By: Patrick Meeds
I love how a familiar word becomes strange
when you repeat it over and over. Try it.
Say your favorite word over and over again
until it changes and leaves your mouth
as something new. It’s like inventing
a different language or discovering an old one.
Don’t let anyone tell you it’s not. I think
it has something to do with vowel sounds
or the way our brains make connections.
Lately I’ve been trying to make my guitar sound
more like a cello. It’s the instrument whose tone
is closest to the human voice. Closest to the night
talking. Closest to the sound of silk unspooling.
Soon we will speak of the afterlife, but not now.
For now we will stick to trying to forecast
the weather. Listen, the wind in the trees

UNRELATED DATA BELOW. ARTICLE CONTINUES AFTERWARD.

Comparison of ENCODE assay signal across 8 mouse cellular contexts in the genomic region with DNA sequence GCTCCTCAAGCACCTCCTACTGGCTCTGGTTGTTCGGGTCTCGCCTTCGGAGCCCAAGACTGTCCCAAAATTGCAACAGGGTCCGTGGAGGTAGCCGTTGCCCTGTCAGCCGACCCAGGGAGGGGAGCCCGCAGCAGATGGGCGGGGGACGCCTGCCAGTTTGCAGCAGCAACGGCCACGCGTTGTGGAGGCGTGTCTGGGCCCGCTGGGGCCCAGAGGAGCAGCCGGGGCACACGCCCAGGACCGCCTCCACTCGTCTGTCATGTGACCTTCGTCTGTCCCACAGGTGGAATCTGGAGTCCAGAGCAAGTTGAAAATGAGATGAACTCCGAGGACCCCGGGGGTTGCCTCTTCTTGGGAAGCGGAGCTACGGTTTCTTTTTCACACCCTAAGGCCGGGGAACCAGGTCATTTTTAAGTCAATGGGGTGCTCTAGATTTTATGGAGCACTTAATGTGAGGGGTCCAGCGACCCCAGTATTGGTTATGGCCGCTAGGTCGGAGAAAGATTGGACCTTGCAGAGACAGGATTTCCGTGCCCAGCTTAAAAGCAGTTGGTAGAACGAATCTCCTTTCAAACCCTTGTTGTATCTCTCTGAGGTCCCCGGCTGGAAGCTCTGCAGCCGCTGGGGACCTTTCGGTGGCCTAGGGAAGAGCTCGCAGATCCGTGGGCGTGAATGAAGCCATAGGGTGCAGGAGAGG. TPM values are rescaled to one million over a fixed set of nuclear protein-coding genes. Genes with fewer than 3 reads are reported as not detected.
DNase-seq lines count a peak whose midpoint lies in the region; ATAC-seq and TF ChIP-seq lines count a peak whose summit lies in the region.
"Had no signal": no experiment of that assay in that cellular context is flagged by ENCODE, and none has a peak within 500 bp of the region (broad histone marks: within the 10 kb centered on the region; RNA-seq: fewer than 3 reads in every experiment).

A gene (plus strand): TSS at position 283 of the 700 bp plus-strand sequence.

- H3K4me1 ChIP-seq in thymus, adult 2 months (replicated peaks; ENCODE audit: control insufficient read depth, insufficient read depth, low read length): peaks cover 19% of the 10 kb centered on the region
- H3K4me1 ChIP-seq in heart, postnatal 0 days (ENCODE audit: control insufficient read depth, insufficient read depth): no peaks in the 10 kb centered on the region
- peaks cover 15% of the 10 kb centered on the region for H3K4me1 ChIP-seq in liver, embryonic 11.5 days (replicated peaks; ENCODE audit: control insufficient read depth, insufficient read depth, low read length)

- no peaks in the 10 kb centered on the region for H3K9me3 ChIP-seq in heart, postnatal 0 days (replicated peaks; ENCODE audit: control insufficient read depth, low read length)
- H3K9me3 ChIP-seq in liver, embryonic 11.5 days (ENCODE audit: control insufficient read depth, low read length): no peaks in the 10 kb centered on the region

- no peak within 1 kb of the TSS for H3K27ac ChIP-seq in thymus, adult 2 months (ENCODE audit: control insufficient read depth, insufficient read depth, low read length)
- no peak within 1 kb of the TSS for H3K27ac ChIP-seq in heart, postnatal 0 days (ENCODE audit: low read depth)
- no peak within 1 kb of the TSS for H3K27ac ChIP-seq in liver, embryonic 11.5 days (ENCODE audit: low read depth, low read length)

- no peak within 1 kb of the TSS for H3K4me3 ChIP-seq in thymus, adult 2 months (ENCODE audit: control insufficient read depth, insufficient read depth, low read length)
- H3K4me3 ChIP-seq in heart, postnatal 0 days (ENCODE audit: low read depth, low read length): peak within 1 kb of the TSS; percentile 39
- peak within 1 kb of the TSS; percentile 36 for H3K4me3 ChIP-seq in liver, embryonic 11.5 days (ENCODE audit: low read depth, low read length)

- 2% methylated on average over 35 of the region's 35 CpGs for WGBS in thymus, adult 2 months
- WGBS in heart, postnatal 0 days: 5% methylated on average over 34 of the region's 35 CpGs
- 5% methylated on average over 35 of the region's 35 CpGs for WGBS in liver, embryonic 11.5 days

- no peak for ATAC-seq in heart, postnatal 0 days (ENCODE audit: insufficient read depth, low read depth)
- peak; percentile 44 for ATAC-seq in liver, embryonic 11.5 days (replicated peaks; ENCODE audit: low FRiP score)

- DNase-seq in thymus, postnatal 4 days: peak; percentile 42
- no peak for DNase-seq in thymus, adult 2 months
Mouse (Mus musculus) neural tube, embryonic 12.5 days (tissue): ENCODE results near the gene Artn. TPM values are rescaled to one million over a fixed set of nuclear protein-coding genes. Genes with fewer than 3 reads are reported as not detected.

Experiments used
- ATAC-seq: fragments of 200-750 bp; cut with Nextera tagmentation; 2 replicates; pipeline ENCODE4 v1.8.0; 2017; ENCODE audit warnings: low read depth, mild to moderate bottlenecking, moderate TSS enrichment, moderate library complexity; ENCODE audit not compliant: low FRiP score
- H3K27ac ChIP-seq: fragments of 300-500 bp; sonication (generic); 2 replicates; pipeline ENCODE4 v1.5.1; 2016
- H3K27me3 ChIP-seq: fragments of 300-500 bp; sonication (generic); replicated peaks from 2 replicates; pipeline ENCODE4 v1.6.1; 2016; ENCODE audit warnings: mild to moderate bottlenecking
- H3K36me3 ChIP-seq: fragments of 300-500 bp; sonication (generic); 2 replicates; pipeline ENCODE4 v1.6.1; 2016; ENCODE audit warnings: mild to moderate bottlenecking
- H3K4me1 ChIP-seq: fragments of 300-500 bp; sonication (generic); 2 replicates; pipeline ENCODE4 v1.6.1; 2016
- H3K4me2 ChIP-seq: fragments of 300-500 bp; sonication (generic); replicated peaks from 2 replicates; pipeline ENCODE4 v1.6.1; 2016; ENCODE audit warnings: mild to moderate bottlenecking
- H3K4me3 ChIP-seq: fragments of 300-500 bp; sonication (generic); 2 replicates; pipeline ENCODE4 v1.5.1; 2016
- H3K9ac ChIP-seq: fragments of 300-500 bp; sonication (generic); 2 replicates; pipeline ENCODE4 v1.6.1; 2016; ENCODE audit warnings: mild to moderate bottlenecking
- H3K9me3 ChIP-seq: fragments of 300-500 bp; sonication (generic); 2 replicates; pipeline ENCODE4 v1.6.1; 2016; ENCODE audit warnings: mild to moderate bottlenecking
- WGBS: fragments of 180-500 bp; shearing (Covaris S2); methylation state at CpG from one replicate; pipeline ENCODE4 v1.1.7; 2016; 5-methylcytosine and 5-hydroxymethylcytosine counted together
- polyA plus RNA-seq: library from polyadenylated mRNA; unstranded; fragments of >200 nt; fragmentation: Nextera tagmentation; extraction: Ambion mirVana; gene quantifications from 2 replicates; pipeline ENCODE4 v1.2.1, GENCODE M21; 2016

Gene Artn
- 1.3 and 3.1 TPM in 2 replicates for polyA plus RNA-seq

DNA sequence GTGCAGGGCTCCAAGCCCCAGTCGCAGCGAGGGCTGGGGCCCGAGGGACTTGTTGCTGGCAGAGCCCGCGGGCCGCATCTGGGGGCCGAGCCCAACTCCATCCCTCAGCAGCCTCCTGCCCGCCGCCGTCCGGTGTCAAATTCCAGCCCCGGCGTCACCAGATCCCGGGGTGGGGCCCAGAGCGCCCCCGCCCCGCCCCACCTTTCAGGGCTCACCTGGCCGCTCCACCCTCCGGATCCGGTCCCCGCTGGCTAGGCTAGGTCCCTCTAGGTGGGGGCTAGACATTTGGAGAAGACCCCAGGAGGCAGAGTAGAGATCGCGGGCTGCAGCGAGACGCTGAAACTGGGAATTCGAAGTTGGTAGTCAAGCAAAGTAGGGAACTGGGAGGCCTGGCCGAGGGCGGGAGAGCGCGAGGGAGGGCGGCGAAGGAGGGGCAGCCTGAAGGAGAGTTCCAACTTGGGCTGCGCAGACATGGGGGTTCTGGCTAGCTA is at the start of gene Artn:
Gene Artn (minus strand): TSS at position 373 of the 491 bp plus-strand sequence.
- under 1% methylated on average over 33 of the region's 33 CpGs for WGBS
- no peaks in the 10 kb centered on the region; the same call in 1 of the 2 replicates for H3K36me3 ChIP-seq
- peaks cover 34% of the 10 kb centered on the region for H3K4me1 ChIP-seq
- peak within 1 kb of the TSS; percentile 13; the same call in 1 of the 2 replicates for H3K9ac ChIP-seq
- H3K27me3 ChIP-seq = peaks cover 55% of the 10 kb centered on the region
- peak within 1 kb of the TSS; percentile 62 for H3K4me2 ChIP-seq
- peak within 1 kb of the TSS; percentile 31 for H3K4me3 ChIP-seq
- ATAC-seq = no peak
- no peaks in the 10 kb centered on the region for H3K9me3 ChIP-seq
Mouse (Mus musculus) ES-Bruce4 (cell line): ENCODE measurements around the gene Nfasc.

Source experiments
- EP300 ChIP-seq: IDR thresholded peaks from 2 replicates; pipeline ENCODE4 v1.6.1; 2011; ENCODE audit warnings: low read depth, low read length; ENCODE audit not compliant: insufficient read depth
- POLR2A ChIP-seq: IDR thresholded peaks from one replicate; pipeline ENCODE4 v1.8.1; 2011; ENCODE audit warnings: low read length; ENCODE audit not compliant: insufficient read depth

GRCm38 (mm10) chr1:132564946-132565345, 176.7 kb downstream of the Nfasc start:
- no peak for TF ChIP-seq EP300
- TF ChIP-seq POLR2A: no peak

is laughing at what the clouds are saying.
Jokes on you for not bringing an umbrella.
Jokes on you for never learning to accept
what cannot be changed.
Patrick Meeds lives in Syracuse, NY and studies writing at the Syracuse YMCA’s Downtown Writer’s Center. He has been previously published in Stone Canoe literary journal, the New Ohio Review, Tupelo Quarterly, the Atticus Review, Whiskey Island, Guernica, East by Northeast, Door Is A Jar, Jokes Review, Muddy River Poetry Review, Doubly Mad, What Are Birds?, The Main Street Rag. Toho Journal, Nine Mile Review, The North Virginia Review, The Indianapolis Review, The Inflectionist,, The Blotter and Mayday Magazine.
Artist statement for "Sometimes Why":
At the core this poem is about music. The title is borrowed from the name of a punk rock band a friend of mine was in, although they called themselves “Sometimes Y”. I was thinking about mis-heard lyrics and the repetition that goes into song lyrics, especially modern song lyrics which are all about repeating the hook over and over. I think this is why so many songs become earworms.
The turn in the second half of the poem tries to take the reader someplace deeper which is what I think music is best at. The combination of the right music and right lyrics can bring the listener to great joy or great sorrow.